A late bloomer

In the winter forest, the witch hazel stands out with its sulfur colored flowers and bright yellow buds. Witch Hazel (Hamamelis virginiana), is a medium sized, multi-stemmed shrub that grows in the understory of many of our local forests. The blooms begin at leaf drop, and the small flowers remain on the trees throughout most of the winter. There are two species of Witch Hazel found throughout the world, one of which is a native to the eastern part of the US and Canada, while the other is found in China and Japan. Despite their name, witch hazel is not part of the Hazel family. “Witch” is derived from the old English word, “wiche,” that means “bendable or pliable,” and the twigs of this plant are used as divining rods for finding underground water.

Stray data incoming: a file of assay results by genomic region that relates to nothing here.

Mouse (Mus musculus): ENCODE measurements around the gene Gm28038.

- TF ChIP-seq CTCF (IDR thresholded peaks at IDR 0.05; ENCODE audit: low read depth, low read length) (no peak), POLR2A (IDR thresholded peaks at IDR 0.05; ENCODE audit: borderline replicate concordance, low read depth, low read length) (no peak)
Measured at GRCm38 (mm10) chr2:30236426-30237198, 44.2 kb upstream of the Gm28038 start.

Native Americans boiled the bark and leaves of witch hazel to produce an astringent that had a number of medicinal uses. Today the plant continues to be used in a number of products for insect bites, poison ivy, soap, acne medication, varicose veins, and hairsprays, to name a few. Witch hazel distillates are also used by craftspeople in the restoration of old varnishes.

Article by FCFCDB

Nature note for 10/17/20